The FBI charged second-year in the College Igor Serebryany last week with distributing secret documents on the Internet that could help users of DirecTV, a leading satellite television provider, steal their signals. Court documents released by the FBI indicated that Serebryany admitted to distributing the documents on the Internet.
Serebryany, 19, faces a maximum sentence of ten years and a fine of $250,000 for the charges brought against him.
FBI investigators told the Associated Press that they do not believe the espionage was committed for money but rather “to help…the hacking community.”
Serebryany declined comment.
Serebryany came upon the documents when DirecTV delivered about 27 boxes of confidential material related to a lawsuit to its law firm Jones, Day, Reavis & Pogue in August. To help its lawyers manage all the documents, the firm hired an outsourcing firm, Uniscribe Professional Services of Norwalk, Connecticut, where Serebryany’s uncle worked.
Because the documents were so sensitive, Uniscribe set up a special imaging center at the law firm’s offices to which only a few people had access. After the company ordered the process of copying the documents to be expedited, Serebryany was brought in by his uncle to help.
The law under which Serebryany was charged, the Economic Espionage Act of 1996, which prevents individuals from giving away secrets for others’ benefit, is relatively unused.
Although Serebryany may not have profited economically from the documents, the law also states that giving away secrets for others’ benefit is illegal.
The sensitive documents in question were blueprints of DirecTV’s security card, P4, which the company spent $25 million developing and which prevents users from receiving the signals for free.
Despite recent events, the P4 card was not compromised by the dissemination of this information, according to Robert Mercer, a spokesman for DirecTV.
“We are in the process of swapping our old cards for the new P4s. We have not seen the compromising of the new cards, so we will continue to do that,” Mercer said.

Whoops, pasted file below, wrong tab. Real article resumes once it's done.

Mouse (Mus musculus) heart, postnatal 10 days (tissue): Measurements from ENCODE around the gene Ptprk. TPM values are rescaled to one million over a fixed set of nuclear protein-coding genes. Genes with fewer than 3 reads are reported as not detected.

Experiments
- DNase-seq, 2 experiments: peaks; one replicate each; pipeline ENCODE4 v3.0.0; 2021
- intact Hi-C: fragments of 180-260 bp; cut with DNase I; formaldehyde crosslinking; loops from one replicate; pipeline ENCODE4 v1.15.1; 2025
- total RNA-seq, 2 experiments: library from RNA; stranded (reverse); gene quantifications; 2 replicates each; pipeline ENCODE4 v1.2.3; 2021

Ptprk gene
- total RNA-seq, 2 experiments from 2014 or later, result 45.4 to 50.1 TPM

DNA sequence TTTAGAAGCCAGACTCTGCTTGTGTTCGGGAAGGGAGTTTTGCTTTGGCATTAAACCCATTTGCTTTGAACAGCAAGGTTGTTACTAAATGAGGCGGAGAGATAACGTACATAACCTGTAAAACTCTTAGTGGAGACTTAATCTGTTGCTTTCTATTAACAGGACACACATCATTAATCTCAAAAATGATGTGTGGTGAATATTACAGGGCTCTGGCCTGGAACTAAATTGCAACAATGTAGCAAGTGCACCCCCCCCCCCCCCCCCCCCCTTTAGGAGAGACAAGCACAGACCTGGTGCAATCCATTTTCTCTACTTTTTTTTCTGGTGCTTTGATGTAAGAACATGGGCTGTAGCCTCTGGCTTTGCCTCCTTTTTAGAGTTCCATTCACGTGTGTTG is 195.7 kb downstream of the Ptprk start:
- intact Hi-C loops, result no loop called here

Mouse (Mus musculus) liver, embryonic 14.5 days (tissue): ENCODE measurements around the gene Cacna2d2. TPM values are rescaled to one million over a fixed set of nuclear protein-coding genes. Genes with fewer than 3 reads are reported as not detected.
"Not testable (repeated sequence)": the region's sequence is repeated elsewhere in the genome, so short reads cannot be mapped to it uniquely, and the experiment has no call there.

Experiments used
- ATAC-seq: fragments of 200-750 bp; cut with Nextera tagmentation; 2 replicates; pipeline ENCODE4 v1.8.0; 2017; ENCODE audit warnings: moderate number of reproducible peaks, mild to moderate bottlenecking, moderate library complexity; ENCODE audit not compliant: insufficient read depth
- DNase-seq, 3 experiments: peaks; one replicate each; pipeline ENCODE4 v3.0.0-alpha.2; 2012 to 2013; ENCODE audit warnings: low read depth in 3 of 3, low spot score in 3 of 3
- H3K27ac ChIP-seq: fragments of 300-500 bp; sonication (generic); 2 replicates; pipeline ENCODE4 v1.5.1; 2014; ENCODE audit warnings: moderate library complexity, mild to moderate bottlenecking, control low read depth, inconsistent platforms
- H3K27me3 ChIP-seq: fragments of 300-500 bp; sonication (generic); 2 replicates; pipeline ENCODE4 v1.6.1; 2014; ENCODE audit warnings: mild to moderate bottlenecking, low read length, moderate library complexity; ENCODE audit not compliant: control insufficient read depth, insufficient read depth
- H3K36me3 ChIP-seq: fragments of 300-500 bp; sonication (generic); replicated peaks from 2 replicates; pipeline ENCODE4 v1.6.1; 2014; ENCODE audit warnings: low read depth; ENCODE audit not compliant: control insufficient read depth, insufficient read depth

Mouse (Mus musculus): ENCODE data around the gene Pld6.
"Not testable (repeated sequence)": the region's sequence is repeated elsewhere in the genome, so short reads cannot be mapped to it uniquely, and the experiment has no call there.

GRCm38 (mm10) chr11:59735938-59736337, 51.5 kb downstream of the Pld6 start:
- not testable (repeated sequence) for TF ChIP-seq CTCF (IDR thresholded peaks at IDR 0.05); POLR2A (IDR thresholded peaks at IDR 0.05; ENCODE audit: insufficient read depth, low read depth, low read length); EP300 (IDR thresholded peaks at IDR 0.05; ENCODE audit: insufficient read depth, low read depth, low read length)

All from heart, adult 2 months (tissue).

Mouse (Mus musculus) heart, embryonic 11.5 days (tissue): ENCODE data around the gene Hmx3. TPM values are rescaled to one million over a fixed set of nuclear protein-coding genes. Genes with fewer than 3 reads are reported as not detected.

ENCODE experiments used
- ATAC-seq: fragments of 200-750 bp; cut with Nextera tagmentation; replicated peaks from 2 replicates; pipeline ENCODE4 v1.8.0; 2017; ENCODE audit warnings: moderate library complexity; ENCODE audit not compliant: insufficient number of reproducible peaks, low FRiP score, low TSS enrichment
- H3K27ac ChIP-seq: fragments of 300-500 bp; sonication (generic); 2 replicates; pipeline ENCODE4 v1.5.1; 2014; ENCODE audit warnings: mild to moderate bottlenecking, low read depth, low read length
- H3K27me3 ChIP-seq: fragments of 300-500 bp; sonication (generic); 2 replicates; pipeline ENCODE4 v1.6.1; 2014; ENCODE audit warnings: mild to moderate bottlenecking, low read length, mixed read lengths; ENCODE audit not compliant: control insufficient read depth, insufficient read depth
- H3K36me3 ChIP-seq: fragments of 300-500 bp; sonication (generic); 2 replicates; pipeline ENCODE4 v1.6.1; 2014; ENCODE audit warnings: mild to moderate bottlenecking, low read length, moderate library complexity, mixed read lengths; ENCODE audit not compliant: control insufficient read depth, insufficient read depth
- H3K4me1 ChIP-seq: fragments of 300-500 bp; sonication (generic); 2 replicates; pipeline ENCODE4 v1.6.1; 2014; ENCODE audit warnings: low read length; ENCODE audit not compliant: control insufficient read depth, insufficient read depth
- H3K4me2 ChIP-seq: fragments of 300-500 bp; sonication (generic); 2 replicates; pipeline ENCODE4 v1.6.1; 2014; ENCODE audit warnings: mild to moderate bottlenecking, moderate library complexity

The large investment was likely designed to circumvent an escalating technology race. Older, pirated cards are widely traded and sold illegally among satellite customers, leading companies to occasionally destroy rogue cards by sending damaging electronic signals across their systems, forcing subscribers to buy new cards.
“This was done with the intent to provide individuals in business to try and hack into DirecTV. This was our concern; it wasn’t the threat of our competitors learning our secrets,” Mercer said, referring to Serebryany’s alleged theft.
At the University, Serebryany is heavily involved in the Chicago Public Schools’ University of Chicago Internet Project (CUIP) in the Neighborhood Schools Program, performing network and technology maintenance. The program hires approximately 400 students every year to work in the area’s underprivileged schools.
The director of CUIP, Duel Richardson, had only good things to say of Serebryany, describing him as “a young man with considerable technology expertise [who] should have his day in court [to answer the allegations].”
This year Serebryany, who was born in the Ukraine but now lives in Los Angeles, works in the Reavis Elementary school, a K-8 public school.